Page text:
Daniel Bortz: Patchwork Memories

Daniel Bortz's Patchwork Memories is one of the most fully realized collections from Suol to date. The Augsburg, Bavaria producer fashions the album's eleven tracks with undeniable artistry, and one comes away from the album impressed with his composing and arranging skills. Bortz personalizes his sound by including vocals on many of the pieces (his own plus those of guests), which is also a wise move in that it renders the tracks more memorable in making them less straight-up club tracks and instead New Wave-pop song-dance music hybrids. It helps too that Bortz's own voice inhabits a low register in a way that calls to mind a little bit the singing style of Matthew Dear.

In keeping with the ‘artist album' concept, Patchwork Memories eases the listener in with a subdued track, in this case a downtempo, hip-hop-styled scene-setter. But Bortz might have been better to omit “Alone At Home” from the recording in order to have it open on a stronger note with “Spend the Night”; while not a weak cut necessarily, the piano-laden “Alone At Home” doesn't initiate the album with a powerful and memorable flourish. “Spend the Night,” on the other hand, is one of Patchwork Memories' punchiest cuts and one that immediately sets the bar high for what comes after. It's Bortz's handling of vocals that right away catches one's ear, with the producer first augmenting a snappy, house pulse with ‘woo-woo' background accents and then adding his distinctive bass voice to the tune's ever-surging backing. Put simply, the sound of Bortz crooning “I hope you want to spend the night” while the bass throbs in the background makes for an irresistible combination.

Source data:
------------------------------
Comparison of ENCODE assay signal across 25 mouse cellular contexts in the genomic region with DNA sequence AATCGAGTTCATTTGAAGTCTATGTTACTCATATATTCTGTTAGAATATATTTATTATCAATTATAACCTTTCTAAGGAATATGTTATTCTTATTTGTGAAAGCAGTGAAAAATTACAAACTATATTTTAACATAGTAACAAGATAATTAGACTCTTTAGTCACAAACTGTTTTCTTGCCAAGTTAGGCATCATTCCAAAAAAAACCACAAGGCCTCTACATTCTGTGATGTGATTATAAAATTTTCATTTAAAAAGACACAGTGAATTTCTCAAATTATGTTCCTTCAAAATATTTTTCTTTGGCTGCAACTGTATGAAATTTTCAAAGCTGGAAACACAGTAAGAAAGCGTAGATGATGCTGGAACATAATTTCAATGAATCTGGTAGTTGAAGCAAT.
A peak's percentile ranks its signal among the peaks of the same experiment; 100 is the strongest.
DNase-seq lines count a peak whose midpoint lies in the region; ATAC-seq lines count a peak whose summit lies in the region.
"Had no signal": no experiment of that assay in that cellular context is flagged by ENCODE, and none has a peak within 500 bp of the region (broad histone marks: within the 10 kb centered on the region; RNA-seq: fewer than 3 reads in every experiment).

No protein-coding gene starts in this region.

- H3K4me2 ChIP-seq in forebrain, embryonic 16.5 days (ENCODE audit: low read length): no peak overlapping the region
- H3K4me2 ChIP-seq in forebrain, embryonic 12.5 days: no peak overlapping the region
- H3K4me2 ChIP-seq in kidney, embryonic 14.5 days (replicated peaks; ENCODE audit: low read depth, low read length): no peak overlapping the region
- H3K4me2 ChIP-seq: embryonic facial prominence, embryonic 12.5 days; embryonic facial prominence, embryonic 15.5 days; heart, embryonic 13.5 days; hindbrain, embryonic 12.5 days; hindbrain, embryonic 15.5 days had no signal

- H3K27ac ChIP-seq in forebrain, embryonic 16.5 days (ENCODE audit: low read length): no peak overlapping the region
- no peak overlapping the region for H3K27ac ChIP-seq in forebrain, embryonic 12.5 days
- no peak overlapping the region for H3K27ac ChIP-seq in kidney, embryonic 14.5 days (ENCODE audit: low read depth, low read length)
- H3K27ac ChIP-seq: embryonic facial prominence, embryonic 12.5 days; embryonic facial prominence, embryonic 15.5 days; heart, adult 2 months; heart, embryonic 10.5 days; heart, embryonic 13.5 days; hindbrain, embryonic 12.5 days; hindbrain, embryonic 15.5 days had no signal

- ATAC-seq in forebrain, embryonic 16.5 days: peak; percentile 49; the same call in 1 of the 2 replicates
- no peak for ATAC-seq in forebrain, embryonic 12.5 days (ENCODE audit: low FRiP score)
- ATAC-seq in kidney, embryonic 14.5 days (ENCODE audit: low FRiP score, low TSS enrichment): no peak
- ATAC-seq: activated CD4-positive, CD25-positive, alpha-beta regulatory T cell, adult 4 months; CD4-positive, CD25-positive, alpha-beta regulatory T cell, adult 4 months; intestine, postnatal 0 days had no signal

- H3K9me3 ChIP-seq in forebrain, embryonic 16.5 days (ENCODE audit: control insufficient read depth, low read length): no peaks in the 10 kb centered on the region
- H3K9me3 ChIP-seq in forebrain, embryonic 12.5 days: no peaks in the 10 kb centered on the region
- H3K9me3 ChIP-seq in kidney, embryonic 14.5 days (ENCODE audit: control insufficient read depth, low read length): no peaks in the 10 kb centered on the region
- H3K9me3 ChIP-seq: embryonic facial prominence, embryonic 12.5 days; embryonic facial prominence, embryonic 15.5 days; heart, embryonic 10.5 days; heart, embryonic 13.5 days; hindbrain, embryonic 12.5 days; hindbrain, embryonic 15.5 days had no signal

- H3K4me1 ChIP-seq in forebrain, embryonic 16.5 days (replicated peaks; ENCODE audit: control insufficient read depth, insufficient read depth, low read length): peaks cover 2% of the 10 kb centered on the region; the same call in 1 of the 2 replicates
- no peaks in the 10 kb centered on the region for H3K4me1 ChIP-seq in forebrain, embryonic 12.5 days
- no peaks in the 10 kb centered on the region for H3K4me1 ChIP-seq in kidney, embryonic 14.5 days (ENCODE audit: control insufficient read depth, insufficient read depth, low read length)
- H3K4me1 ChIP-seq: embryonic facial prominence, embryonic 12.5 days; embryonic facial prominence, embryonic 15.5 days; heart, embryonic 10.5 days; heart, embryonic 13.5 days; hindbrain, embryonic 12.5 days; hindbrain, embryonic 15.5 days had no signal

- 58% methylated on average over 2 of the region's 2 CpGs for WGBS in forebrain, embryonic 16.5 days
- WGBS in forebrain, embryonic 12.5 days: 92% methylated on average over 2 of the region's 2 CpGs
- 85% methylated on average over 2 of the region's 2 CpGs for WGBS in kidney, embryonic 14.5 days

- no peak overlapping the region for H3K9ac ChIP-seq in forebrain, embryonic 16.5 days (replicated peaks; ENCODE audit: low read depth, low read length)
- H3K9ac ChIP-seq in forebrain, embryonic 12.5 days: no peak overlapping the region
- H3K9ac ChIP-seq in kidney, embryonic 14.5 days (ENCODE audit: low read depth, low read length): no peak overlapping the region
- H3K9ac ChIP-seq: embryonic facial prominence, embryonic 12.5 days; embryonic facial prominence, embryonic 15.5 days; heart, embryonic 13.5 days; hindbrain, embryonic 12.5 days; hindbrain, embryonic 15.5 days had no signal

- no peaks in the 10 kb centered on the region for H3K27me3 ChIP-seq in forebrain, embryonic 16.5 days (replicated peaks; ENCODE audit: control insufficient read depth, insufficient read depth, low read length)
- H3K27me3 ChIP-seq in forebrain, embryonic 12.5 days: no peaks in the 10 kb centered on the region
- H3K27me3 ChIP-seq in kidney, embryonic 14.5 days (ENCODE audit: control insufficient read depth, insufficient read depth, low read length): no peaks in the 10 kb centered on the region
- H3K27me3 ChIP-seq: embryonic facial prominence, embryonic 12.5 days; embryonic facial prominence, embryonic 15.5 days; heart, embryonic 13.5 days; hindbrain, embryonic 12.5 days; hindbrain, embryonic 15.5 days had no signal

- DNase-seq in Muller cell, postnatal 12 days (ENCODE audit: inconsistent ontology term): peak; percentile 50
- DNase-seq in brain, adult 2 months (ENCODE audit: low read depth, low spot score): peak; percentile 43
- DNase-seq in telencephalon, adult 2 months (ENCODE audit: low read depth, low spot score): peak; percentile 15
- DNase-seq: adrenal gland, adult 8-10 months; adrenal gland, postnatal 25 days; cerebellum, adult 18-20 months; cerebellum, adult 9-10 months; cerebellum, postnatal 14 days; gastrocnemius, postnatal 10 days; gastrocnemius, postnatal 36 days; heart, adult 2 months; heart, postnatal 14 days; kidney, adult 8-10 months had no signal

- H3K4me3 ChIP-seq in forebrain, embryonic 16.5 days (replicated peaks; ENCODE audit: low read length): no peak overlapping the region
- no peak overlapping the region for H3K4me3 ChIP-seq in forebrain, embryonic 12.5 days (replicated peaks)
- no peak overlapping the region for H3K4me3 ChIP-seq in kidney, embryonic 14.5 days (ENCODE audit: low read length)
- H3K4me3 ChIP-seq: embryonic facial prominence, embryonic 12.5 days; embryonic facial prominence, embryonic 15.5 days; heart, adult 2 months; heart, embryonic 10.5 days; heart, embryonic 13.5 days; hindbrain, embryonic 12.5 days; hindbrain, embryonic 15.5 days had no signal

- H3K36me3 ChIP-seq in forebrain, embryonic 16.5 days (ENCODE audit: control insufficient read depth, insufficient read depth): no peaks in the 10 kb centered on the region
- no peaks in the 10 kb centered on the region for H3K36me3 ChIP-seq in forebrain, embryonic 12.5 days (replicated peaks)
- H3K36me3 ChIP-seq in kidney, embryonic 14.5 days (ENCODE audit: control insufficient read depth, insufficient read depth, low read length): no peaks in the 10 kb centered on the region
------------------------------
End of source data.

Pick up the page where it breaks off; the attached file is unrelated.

“Monkey Biznizz” maintains the high of that early peak by snaking a fabulous low-slung bass pulse through an equally fabulous house groove and then crowning it with another hypnotic (if slightly more robotic) vocal, after which “First Love” hands the vocal reins to Eva Gold for a sparkling tune whose twinkling keys and trance vibe soar like some breezy fusion of disco, pop, and New Wave. On a more melancholy tip is “The Misery,” which sees Nils Corßen waxing wistfully about lost love in tandem with an equally plaintive backing. As the album moves into its final quarter, Bortz delivers another memorable vocal performance in the haunting “Pictures,” which pairs cryptic confessions with a rolling array of shuffling drums, claps, and tinkling keyboard figures.

The songs' hooks prove that Bortz has a definitive gift for melody, but the tracks also impress for the strength of their arrangements. While a given track is densely packed with detail, there's clear separation between elements, and consequently the bass never sounds muddy and the beats are crisply defined, too. On this consistently satisfying album, he strikes an admirable balance in knowing precisely how much he can pack into an arrangement without overdoing it, as well as when to build a track up and scale it back.

November 2013